When Did the Lights First Shine Bright?: Electricity Comes to Baylor

Inside a dorm room at the Georgia Burleson Hall with a light hanging in the middle of the room, circa 1900. Found in Photograph File BU: Buildings: Georgia Burleson Hall-F.L. Carroll Chapel & Library, 1902- 1922, Baylor—Buildings—Georgia Burleson Hall—Interior, The Texas Collection, Baylor University.

by Rachel DeShong, Special Event Coordinator and Map Curator

Today, we think nothing of flipping a switch and having instant light. But life was not always that simple. Prior to the spread of electricity, cities primarily used gas lamps for public lighting. Even Baylor used gas lights in its early years. The 1886 university catalog mentions gas lighting in the women’s boarding hall, although students were instructed to maintain candles on hand for their own rooms. So when did Baylor University first get electricity? Before we attempt to answer that question, it is important to learn when Waco first got electricity.

Wabash, Indiana is the first city in the world to be fully illuminated by electric lights when, on March 31, 1880, four 3,000-candle power lamps were lit above the town courthouse. Shortly thereafter, other cities began exploring the potential advantages of electric lighting. Despite the growing nationwide demand for electricity, on January 1, 1885, Waco decided to table the decision of converting to electric power. Writers from Waco newspaper The Day lamented, “Alas! For the prospects of electric lightening in Waco. They are dim.” However, officials experienced a quick change of heart, and on September 18, 1885, the city council voted 5 to 4 in favor of installing electric street lights, making Waco the second Texas city (after Corsicana) to get electric lights. Four days later, the contract with Jenney Electric Company from Indianapolis was approved. Work began, and on March 1, 1886, Waco officials turned on their electric street lamps for the first time. By 1892, there were three electric companies in Waco, proving that Wacoans were absolutely de-light-ed by the transition to electricity.

Baylor campus with electric lines circa 1902. Found in Photograph File BU: Students: 1900’s-1930’s, Baylor—Students—1900s, The Texas Collection, Baylor University

While Waco officials were debating the need for electricity, Baylor University, formerly located in Independence, Texas, was actively merging with Waco University. After the necessary land was acquired, construction commenced on Old Main and Burleson Hall. Because it was most likely too late to change plans and because electrical lines had not yet extended to Baylor’s campus, gas lighting was initially implemented at Baylor. However, in 1899, thirteen years after Baylor’s arrival in Waco, the Baylor Board of Trustees approved funds to “make improvements” to Burleson Hall and to construct a new dining hall. The January 1, 1900 edition of the Baylor Bulletin announced that the improvements were nearing completion. Ten months later, the October 1, 1900 edition of the Baylor Bulletin proclaimed, “The completion of the improvements commenced last year in Georgia Burleson Hall and the renovation of Maggie Houston Hall are the most substantial evidence of progress at the opening of the new year. The total cost of these improvements is about $35,000.”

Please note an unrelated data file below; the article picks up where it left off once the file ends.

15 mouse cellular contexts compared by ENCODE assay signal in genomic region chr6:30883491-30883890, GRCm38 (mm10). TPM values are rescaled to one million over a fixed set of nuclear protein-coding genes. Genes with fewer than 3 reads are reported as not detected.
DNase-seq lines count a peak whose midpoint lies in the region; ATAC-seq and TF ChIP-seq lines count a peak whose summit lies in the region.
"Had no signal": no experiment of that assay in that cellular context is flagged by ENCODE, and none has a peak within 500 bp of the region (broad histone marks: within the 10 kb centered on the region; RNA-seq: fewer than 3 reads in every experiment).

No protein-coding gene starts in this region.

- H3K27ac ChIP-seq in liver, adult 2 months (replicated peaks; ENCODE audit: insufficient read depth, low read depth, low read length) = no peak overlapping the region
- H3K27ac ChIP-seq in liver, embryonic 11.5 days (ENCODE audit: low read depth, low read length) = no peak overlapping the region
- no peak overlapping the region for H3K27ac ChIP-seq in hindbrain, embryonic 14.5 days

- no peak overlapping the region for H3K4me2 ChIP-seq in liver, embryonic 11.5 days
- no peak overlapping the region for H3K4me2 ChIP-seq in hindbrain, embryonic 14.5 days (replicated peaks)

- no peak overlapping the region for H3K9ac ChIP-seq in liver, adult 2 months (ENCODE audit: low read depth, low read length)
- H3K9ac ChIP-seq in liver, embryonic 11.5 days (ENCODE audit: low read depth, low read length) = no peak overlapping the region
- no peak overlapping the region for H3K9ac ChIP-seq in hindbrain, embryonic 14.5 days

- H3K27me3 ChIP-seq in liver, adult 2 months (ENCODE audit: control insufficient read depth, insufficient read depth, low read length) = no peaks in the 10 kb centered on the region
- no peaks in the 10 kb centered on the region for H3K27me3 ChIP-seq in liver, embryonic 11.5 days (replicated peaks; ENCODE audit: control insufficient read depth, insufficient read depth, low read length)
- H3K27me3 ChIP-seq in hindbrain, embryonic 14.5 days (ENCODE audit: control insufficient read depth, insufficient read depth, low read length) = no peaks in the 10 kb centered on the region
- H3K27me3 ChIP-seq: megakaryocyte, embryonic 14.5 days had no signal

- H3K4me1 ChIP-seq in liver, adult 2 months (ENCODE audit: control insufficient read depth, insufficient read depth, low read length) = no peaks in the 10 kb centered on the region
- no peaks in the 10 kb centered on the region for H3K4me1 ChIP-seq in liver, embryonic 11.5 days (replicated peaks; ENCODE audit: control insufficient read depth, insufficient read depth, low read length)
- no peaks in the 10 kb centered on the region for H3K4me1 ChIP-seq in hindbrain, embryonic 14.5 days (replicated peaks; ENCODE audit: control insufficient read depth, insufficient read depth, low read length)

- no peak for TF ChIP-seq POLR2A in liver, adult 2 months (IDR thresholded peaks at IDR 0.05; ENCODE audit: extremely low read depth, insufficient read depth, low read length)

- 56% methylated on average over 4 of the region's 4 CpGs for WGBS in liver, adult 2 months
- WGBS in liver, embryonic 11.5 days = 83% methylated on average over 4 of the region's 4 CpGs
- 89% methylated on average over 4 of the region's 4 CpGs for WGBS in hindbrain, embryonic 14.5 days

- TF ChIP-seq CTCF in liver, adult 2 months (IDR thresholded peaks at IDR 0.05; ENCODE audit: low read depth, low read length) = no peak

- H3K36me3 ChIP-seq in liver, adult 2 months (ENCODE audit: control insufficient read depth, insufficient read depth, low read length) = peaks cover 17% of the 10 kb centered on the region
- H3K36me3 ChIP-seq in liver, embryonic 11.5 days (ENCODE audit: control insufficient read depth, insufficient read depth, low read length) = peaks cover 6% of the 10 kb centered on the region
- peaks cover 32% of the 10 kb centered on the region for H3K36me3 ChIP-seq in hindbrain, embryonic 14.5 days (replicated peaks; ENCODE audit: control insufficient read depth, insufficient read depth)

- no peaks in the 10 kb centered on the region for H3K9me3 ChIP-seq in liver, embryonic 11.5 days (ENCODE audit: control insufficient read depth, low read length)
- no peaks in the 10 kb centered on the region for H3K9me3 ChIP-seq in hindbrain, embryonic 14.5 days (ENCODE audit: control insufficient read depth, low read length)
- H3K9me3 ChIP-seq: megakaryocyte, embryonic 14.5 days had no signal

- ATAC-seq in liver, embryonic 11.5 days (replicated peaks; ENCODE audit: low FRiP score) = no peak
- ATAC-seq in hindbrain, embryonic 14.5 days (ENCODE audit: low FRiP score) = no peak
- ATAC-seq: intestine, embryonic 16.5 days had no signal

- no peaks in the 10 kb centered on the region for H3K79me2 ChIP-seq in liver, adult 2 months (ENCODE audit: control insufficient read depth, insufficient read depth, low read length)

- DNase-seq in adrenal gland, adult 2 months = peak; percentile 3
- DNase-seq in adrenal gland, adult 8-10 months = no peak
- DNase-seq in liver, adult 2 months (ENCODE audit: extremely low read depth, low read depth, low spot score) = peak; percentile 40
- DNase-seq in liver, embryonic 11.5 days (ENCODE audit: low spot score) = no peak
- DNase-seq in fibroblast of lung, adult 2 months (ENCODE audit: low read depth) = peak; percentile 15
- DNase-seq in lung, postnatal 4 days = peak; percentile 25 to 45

Shortly thereafter, the 1900 Baylor University at Waco, Texas stated that Burleson Hall “is heated by steam, lighted by electricity, supplied with artesian water, and equipped with hot and cold water baths and all other modern improvements.” Thus, sometime between January and October 1900, Burleson Hall became the first building on Baylor campus to receive electricity. In the first edition of The Baylor Lariat dated November 8, 1900, an advertisement for Baylor University touts that Burleson Hall is “lighted by electricity.” Even in 1900, Baylor University sought to be light to the world. #BaylorLights

Burleson Quadrangle, Courtesy of Baylor University.


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1 Comment

  • Charles Guittard

    April 25, 2018 at 9:27 am Reply

    Thank you Rachel for this article which is timely for me because of the time period I’m interested in primarily 1886-1930. Good job.

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